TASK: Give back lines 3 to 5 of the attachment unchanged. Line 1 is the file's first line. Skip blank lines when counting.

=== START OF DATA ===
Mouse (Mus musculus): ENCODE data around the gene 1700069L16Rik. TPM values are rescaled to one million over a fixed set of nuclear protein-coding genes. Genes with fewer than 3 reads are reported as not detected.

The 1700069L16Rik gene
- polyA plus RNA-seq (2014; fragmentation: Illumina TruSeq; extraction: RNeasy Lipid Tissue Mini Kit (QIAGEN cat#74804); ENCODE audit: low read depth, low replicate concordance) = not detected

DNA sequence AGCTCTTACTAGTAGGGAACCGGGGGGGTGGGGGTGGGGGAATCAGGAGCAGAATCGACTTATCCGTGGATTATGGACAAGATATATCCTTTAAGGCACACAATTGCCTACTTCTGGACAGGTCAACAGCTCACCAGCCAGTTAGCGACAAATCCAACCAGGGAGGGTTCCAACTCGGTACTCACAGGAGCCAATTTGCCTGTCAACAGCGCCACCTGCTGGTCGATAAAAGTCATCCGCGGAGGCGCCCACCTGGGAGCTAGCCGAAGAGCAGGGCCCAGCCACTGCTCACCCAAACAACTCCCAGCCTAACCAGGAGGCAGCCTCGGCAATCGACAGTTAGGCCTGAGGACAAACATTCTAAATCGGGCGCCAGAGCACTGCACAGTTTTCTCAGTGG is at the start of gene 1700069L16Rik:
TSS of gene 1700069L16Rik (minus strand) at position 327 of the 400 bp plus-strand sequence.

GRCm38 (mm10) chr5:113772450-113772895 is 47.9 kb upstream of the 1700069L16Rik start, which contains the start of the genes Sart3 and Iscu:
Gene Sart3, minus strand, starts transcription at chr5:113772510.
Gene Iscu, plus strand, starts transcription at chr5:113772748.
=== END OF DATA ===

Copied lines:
- polyA plus RNA-seq (2014; fragmentation: Illumina TruSeq; extraction: RNeasy Lipid Tissue Mini Kit (QIAGEN cat#74804); ENCODE audit: low read depth, low replicate concordance) = not detected

DNA sequence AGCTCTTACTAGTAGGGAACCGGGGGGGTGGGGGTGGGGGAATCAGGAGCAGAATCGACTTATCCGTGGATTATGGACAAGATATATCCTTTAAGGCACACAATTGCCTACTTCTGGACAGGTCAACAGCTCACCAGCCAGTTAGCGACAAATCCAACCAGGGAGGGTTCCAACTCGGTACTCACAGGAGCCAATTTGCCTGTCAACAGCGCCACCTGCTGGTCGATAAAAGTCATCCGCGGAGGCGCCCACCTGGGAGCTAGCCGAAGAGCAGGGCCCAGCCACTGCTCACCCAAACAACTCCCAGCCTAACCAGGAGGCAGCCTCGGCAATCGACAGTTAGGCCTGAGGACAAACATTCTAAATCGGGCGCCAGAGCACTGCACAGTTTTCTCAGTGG is at the start of gene 1700069L16Rik:
TSS of gene 1700069L16Rik (minus strand) at position 327 of the 400 bp plus-strand sequence.